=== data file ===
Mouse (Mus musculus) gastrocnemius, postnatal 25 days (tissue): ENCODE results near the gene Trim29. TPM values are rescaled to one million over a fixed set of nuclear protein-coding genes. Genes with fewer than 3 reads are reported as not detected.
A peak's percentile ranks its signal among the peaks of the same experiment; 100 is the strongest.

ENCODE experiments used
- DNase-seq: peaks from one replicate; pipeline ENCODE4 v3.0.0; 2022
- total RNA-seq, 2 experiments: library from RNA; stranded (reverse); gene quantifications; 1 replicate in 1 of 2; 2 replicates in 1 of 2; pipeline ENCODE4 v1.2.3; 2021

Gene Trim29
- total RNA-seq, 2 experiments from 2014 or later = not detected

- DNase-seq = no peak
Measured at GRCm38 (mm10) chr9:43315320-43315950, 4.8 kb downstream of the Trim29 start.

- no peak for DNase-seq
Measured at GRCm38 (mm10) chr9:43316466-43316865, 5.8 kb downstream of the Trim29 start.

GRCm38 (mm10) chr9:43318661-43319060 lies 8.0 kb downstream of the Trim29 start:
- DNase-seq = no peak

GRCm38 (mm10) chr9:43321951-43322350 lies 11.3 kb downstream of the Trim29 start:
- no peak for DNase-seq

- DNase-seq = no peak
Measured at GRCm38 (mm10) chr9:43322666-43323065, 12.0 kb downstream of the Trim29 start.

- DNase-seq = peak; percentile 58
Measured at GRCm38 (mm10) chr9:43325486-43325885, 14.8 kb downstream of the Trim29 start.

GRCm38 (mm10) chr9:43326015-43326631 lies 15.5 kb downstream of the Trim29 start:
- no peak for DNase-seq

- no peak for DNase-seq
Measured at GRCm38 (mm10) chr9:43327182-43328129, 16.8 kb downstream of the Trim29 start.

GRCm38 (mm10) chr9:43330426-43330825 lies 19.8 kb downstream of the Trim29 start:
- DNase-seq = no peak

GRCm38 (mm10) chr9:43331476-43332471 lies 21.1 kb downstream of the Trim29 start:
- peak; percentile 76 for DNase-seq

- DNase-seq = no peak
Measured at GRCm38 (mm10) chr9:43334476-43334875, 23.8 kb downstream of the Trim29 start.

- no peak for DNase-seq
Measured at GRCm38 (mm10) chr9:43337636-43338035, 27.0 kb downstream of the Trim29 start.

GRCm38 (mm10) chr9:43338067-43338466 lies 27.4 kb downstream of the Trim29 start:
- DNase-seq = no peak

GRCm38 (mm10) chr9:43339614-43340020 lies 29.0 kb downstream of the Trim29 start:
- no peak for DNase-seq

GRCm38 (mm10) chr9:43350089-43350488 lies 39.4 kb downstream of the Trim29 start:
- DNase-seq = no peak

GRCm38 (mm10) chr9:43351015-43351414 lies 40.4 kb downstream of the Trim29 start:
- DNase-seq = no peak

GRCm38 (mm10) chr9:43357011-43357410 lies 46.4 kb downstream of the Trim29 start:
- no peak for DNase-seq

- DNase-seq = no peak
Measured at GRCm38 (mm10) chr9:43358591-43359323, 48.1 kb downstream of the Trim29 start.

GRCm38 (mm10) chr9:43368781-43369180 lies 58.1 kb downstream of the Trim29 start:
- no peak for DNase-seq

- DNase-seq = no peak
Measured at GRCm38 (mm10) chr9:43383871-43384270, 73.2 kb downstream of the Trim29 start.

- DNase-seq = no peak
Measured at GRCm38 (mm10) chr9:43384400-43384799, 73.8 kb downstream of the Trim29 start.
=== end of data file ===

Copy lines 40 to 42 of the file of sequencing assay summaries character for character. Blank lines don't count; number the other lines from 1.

GRCm38 (mm10) chr9:43357011-43357410 lies 46.4 kb downstream of the Trim29 start:
- no peak for DNase-seq

- DNase-seq = no peak